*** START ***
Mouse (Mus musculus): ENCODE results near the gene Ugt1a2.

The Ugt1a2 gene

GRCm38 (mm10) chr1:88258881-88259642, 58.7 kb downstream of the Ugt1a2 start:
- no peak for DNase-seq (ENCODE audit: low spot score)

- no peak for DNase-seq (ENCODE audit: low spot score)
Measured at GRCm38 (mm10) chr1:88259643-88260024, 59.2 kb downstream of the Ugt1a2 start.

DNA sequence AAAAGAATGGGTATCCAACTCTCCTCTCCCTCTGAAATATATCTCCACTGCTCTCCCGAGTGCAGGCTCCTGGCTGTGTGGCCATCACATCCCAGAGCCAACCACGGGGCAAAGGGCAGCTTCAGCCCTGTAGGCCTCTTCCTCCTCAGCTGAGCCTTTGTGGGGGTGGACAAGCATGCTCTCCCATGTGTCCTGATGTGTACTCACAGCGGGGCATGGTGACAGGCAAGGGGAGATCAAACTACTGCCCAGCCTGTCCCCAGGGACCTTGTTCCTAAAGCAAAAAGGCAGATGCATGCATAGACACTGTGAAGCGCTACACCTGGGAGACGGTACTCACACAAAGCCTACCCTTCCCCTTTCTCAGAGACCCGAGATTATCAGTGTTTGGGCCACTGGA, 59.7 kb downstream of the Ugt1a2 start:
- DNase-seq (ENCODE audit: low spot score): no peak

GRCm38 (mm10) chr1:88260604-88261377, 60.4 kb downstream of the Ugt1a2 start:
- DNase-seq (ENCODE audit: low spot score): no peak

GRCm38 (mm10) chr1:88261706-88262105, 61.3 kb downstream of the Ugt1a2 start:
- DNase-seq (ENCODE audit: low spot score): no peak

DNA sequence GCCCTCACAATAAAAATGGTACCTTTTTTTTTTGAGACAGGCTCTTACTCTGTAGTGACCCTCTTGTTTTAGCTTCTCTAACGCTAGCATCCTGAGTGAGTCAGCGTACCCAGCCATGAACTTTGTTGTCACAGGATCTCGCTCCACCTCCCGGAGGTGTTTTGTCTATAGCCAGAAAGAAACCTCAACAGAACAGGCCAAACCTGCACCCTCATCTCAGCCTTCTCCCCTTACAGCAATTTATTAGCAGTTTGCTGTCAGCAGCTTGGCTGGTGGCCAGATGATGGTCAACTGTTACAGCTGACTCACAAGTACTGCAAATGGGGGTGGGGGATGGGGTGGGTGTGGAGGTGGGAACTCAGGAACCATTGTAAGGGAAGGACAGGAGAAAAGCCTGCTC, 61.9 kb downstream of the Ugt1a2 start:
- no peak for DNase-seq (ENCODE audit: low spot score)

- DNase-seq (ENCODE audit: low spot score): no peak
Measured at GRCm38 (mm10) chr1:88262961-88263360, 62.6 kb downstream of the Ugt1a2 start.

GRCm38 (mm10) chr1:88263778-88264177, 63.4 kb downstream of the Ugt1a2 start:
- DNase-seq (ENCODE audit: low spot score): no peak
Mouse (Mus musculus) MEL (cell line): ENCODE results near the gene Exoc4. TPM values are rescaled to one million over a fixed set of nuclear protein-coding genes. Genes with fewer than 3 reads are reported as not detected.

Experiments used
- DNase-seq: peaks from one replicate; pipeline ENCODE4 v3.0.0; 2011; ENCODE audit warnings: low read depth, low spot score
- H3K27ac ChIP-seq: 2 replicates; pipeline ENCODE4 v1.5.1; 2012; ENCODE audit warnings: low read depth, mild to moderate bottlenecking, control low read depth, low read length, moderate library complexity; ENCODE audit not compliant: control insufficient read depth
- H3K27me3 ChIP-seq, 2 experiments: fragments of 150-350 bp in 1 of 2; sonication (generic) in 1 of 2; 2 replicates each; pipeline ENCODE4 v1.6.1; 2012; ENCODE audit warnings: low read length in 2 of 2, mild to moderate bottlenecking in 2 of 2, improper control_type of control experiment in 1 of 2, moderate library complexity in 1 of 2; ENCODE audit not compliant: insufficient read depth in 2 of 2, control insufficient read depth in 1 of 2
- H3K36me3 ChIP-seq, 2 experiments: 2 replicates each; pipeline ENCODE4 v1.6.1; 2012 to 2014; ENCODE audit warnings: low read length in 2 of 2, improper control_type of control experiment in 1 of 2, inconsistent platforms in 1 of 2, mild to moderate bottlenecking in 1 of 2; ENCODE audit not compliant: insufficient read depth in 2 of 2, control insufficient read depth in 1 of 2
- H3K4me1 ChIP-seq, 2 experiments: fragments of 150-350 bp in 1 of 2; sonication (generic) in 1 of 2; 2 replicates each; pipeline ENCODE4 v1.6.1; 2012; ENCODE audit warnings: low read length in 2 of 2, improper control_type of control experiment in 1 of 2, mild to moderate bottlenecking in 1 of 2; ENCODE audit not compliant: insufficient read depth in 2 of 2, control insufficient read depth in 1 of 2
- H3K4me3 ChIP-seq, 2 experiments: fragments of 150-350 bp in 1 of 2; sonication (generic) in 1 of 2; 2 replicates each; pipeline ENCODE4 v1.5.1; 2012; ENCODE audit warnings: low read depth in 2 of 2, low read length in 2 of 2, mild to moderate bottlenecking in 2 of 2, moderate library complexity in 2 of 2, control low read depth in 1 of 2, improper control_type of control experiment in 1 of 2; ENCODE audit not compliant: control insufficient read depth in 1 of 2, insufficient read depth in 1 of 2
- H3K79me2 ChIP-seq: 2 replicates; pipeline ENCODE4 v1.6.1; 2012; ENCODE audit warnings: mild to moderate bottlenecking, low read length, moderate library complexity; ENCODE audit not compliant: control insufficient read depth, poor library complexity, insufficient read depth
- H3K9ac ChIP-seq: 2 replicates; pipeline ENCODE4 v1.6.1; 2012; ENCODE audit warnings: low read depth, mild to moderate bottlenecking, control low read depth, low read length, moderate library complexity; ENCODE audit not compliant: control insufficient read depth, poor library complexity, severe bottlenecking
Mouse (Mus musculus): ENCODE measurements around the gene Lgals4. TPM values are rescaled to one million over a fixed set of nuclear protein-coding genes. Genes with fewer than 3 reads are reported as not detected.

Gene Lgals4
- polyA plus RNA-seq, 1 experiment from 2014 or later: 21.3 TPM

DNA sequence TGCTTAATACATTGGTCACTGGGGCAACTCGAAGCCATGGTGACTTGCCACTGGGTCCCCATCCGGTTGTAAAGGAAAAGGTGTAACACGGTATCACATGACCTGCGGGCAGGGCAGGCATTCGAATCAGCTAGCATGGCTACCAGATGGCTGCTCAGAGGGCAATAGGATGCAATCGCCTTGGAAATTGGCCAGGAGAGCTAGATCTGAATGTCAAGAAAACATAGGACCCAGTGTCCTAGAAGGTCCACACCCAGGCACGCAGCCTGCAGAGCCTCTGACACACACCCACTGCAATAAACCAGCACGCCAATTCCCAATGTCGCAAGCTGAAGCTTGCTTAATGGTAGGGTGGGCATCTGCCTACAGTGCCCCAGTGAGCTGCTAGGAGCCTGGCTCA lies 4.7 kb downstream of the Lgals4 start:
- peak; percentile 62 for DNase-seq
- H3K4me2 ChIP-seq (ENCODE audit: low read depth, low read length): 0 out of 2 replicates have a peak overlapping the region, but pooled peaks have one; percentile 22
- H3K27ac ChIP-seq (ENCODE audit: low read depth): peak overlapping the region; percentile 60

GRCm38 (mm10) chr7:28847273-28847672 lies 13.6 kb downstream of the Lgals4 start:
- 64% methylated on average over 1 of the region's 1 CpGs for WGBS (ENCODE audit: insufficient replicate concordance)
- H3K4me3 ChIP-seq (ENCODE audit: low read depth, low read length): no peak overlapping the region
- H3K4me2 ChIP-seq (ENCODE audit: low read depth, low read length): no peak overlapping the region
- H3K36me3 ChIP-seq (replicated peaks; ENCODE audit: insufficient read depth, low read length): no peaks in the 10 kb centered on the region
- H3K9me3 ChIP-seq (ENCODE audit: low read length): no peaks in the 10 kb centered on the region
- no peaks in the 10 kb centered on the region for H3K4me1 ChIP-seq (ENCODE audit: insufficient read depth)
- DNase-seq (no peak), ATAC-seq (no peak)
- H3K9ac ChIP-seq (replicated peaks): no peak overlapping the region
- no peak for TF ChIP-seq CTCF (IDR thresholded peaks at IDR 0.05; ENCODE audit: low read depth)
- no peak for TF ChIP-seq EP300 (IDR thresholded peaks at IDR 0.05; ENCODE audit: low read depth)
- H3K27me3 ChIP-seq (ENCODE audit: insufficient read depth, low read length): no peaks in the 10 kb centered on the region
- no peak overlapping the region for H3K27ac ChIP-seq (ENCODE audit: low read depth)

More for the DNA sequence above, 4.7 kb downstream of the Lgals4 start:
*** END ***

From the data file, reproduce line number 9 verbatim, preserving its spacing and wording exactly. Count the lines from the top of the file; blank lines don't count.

GRCm38 (mm10) chr1:88260604-88261377, 60.4 kb downstream of the Ugt1a2 start: